A rapidly growing number of students in Mexico are attending private universities, but there are increasing concerns about the quality of many of the new institutions.
While the majority of Mexican students still attend public universities, which have around two million students – 70% of enrolment – restrictions on places at public universities have opened up significant opportunities for private institutions.
According to the Mexican Association of Universities and Higher Education Institutions, ANUIES, demand is growing in particular among students from relatively poor backgrounds, and they have been pushing for places at private universities, whose fees are often low.
The number of students attending these institutions has increased dramatically from 400,000 in 2006 to around one million this year, while the number of private universities in the country has jumped from 995 in 2006 to approximately 1,500.
Some private institutions such as Laureate’s University of the Valley of Mexico (Universidad del Valle de México), the country’s largest private institution, have become leading universities.
However, there are concerns that some private universities are charging too little to provide quality education. These are often described as ‘budget’ or ‘demand-absorbing’ and, according to ANUIES, provide undergraduate and masters degrees at exceptionally low fees, such as MXN1,500 (US$116) per month.
“There are some private universities that are very good,” said Ivonne Cárdenas Guzmán, evaluation and planning director at ANUIES, which lobbies and works with the government on a range of issues across the public and private university sectors.
“They carry a lot of prestige and charge high fees. But the problem is that with the huge demand, it's now very easy to open a new private university,” said Cárdenas, whose group has been calling for more regulation.
“We need to make it more difficult for new private universities to open, in order to ensure they are providing valuable courses.”
In response to demands for more regulation, the Ministry of Education is this year planning to introduce new measures aimed at improving standards in the private tertiary sector. The vast majority of institutions undergo no assessment or quality assurance at present.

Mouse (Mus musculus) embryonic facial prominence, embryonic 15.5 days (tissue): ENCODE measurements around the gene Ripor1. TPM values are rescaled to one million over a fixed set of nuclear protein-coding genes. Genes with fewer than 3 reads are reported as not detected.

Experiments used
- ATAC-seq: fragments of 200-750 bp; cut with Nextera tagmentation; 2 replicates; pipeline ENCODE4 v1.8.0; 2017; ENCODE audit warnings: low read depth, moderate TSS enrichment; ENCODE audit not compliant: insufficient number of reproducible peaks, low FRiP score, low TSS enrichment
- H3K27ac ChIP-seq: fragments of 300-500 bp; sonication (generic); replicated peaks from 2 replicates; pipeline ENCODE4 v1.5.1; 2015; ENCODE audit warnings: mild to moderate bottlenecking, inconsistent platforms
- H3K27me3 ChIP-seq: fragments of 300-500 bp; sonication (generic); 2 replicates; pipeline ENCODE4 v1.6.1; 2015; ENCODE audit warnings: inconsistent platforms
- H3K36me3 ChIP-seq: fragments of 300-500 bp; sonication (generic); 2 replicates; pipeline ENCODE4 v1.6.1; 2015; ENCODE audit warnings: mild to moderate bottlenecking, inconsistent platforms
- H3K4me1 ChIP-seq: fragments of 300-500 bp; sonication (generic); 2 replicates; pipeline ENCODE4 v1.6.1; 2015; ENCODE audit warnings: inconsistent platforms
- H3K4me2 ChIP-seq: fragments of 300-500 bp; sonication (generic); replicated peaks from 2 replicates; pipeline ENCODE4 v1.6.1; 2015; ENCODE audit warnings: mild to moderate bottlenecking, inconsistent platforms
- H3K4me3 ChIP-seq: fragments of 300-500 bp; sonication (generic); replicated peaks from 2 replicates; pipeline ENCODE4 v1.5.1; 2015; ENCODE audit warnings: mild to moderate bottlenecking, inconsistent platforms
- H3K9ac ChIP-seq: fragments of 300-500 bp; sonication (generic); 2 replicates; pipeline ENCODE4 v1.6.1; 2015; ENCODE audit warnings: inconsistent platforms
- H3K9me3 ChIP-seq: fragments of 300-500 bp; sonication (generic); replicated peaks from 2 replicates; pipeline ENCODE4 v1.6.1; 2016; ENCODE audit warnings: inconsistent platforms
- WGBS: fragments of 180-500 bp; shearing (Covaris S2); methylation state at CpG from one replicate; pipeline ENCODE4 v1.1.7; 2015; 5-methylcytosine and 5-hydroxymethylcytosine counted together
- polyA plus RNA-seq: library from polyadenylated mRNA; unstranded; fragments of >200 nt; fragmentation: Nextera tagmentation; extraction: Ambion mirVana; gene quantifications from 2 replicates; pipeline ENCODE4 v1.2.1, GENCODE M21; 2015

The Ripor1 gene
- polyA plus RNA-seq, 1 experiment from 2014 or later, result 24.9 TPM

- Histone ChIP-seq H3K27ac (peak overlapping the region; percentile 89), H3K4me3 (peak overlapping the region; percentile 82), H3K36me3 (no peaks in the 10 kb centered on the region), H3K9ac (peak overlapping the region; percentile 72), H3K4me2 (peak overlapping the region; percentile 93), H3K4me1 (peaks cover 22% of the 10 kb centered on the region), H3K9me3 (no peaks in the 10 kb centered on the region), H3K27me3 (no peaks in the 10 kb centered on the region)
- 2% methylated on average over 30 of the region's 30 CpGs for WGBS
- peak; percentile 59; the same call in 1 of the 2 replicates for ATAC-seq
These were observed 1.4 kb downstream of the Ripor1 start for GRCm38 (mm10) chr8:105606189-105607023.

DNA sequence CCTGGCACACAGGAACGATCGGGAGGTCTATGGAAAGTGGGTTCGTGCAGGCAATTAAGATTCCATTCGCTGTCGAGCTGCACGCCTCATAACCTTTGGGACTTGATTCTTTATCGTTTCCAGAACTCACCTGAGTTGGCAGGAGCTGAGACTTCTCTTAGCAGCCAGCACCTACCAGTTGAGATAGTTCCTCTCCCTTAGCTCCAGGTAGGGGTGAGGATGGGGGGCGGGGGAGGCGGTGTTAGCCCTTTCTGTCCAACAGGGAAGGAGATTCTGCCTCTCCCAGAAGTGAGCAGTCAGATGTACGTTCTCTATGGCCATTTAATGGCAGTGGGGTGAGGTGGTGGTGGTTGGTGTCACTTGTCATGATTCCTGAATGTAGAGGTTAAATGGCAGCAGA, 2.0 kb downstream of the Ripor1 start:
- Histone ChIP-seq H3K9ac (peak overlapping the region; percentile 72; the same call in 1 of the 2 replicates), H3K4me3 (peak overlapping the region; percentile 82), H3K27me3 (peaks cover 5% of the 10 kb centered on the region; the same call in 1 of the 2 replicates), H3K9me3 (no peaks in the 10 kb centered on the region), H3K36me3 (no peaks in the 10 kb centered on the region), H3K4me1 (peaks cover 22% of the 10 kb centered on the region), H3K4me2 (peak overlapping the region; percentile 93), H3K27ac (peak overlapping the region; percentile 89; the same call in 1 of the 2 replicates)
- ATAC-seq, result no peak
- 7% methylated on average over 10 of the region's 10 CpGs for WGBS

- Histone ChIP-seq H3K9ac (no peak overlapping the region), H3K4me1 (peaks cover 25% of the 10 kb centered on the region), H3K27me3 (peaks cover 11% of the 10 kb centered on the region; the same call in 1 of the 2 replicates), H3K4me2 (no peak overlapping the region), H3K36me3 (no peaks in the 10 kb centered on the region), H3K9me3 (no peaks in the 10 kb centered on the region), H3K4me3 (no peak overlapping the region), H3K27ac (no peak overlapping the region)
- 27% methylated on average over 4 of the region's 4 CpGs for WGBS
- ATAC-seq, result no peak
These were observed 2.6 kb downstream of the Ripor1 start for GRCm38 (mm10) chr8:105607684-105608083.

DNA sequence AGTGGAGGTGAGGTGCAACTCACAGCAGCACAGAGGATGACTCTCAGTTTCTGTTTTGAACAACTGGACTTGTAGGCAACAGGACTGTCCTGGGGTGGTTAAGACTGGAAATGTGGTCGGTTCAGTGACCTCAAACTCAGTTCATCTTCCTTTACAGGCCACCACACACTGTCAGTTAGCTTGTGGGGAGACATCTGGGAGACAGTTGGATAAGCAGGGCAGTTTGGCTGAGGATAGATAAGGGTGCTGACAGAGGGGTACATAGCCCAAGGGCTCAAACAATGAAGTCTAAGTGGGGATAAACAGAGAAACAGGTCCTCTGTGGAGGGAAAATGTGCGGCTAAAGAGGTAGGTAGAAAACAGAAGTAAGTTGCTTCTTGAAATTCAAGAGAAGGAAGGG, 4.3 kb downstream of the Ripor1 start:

The incoming system would see government-approved inspectors assessing private providers' services and defining their strengths and potential. If problems are highlighted, institutions will be required to take action to improve courses, signing a commitment to the education authorities.
The inspections and assessments will be carried out by national assessment bodies contracted by the education ministry.
Cárdenas said the new institutions must also continue to be transparent once they have been assessed. “It should be clear how they are performing, what their financial results are, and what kind of professors they are recruiting,” she said.
“Students also need to have much more information about their rights and privileges, and the universities’ obligations.”
While looking to assess the new private universities more rigorously, the government is also keen to continue to boost Mexico’s tertiary education overall enrolment, which remains relatively weak.
According to UNESCO statistics, Mexico's higher education enrolment rate was just 28% in 2009, against an average 37% for all of Latin America and Argentina’s 71% and Chile’s 59% rates.
A new student loan system for private university students called the Financing Programme for College Education was launched in January and is intended to provide MXN2.5 billion (US$194 million) to 23,000 students.
This was followed in February by the announcement that an additional 400,000 grants are to be made available through Mexico's National Programme of Scholarships for Higher Education, PRONABES, which provides free access to public university education to students from poor backgrounds.
According to the government, two million students have received university scholarships since PRONABES was launched in 2001.
However, Cárdenas warned that many students would still opt for cheaper courses at some of the new private universities, as more students need financial assistance if they are to have the option to attend public universities.
“PRONABES is a good programme but because demand is so huge now, there still aren't enough grants,” she says. “This is especially the case with courses such as medicine and engineering, which require more resources and are more expensive.”
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